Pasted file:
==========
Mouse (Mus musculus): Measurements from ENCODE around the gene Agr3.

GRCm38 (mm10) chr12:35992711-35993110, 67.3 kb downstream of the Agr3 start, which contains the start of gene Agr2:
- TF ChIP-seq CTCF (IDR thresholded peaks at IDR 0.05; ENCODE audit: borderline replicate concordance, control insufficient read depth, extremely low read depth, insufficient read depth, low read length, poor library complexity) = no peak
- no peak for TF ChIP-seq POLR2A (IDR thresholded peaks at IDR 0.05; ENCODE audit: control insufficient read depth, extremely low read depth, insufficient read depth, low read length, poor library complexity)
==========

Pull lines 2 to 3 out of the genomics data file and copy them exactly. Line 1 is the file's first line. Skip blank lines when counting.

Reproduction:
GRCm38 (mm10) chr12:35992711-35993110, 67.3 kb downstream of the Agr3 start, which contains the start of gene Agr2:
- TF ChIP-seq CTCF (IDR thresholded peaks at IDR 0.05; ENCODE audit: borderline replicate concordance, control insufficient read depth, extremely low read depth, insufficient read depth, low read length, poor library complexity) = no peak